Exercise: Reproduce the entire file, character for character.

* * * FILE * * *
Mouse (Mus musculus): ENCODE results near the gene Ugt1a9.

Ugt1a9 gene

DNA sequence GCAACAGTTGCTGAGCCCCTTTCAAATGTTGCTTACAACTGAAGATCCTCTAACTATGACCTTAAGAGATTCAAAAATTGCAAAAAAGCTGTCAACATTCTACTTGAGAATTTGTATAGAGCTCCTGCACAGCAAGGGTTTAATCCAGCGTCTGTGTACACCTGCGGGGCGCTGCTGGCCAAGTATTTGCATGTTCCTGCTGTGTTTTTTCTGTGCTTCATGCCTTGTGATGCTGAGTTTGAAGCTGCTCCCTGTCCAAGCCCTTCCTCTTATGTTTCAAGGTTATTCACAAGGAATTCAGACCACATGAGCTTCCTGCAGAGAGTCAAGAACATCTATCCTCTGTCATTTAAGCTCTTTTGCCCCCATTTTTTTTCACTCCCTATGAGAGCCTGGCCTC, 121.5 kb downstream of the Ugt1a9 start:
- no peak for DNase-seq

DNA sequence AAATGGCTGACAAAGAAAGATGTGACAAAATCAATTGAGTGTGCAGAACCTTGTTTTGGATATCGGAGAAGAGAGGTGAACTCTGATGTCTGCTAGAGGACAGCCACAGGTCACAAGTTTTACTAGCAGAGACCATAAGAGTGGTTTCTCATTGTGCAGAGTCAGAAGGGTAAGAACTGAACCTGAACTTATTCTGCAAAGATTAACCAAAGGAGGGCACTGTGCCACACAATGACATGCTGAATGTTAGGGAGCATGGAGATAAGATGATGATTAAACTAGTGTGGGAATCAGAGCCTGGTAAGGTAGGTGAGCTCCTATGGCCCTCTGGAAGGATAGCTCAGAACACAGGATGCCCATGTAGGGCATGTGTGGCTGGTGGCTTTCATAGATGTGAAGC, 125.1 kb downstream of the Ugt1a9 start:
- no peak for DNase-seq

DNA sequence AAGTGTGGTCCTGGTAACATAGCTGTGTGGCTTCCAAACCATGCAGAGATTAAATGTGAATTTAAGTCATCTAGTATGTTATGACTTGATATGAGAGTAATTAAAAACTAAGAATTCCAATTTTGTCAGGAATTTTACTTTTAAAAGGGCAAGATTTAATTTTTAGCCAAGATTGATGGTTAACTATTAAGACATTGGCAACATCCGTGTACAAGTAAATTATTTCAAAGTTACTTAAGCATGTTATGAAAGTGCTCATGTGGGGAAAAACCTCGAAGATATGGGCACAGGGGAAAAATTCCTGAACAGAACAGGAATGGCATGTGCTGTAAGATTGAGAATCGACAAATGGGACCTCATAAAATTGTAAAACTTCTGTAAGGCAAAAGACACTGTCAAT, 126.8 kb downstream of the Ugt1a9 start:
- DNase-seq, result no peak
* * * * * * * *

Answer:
Mouse (Mus musculus): ENCODE results near the gene Ugt1a9.

Ugt1a9 gene

DNA sequence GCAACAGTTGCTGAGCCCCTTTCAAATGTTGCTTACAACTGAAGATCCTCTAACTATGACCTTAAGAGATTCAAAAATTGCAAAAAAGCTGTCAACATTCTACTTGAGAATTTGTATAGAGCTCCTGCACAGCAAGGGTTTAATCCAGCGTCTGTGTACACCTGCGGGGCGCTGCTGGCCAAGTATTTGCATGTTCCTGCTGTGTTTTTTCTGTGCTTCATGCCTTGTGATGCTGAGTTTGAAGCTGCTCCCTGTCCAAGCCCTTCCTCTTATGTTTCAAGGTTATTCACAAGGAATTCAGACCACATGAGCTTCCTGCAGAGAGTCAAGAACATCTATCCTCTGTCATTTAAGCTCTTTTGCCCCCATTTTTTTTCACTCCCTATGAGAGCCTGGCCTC, 121.5 kb downstream of the Ugt1a9 start:
- no peak for DNase-seq

DNA sequence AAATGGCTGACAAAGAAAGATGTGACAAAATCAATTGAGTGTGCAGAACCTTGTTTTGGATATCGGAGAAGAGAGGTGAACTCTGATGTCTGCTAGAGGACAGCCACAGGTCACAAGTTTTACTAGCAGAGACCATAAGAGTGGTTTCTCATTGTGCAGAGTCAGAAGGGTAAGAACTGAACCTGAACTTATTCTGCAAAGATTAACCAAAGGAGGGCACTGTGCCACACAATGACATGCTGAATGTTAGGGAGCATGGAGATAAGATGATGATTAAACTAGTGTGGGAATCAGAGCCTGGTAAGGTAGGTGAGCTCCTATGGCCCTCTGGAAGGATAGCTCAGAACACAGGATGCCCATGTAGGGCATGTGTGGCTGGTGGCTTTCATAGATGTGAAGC, 125.1 kb downstream of the Ugt1a9 start:
- no peak for DNase-seq

DNA sequence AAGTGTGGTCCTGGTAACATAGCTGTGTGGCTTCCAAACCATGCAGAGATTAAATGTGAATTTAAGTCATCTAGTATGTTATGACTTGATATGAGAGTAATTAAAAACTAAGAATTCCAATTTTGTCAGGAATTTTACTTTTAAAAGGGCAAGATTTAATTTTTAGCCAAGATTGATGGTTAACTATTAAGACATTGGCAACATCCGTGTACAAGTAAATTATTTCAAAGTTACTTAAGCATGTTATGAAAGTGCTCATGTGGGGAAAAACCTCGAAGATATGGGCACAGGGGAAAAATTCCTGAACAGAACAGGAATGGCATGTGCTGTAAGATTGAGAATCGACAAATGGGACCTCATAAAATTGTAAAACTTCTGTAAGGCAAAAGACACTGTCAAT, 126.8 kb downstream of the Ugt1a9 start:
- DNase-seq, result no peak